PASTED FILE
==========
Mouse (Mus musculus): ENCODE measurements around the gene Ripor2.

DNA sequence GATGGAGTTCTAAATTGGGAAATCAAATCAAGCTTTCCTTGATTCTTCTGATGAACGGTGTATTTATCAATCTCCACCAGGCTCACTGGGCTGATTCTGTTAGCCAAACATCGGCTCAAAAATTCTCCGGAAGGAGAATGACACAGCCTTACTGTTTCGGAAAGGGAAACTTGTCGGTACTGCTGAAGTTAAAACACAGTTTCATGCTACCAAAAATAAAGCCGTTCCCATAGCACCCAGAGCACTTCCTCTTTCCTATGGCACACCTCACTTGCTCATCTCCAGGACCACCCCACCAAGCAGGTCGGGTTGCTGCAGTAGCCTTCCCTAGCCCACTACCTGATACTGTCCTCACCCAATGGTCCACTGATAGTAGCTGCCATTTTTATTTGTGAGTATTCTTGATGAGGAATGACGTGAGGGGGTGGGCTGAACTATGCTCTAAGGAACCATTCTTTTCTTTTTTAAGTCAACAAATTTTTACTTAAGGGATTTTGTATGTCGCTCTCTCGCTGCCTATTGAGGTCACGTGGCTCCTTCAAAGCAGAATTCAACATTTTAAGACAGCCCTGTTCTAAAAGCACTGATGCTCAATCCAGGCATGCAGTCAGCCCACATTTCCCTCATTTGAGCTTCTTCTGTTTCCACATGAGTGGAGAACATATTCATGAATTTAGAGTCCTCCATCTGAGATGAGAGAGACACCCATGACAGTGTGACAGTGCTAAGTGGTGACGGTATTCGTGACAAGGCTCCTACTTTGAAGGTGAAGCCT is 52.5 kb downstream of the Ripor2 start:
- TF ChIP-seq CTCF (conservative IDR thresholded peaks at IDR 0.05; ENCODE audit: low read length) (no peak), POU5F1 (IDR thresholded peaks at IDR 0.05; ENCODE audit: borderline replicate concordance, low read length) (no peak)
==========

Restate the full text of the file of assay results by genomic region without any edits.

Mouse (Mus musculus): ENCODE measurements around the gene Ripor2.

DNA sequence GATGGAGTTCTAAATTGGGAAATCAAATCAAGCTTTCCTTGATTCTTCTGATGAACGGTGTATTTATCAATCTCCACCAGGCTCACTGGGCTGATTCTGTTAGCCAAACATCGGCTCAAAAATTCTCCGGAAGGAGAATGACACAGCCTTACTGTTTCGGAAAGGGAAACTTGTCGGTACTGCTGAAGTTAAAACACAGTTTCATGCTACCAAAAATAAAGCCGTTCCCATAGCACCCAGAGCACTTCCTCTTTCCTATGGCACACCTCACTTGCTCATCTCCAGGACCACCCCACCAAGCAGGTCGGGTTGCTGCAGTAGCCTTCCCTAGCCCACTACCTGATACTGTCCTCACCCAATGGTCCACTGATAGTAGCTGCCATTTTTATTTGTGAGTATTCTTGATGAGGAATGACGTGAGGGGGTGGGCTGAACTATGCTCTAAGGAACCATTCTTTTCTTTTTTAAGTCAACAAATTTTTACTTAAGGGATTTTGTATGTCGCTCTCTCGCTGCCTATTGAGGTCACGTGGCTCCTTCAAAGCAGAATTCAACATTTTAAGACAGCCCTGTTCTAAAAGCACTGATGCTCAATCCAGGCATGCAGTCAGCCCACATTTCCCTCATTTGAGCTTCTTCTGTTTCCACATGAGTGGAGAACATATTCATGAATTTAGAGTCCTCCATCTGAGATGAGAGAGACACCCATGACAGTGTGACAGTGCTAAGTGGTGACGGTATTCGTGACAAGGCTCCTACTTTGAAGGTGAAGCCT is 52.5 kb downstream of the Ripor2 start:
- TF ChIP-seq CTCF (conservative IDR thresholded peaks at IDR 0.05; ENCODE audit: low read length) (no peak), POU5F1 (IDR thresholded peaks at IDR 0.05; ENCODE audit: borderline replicate concordance, low read length) (no peak)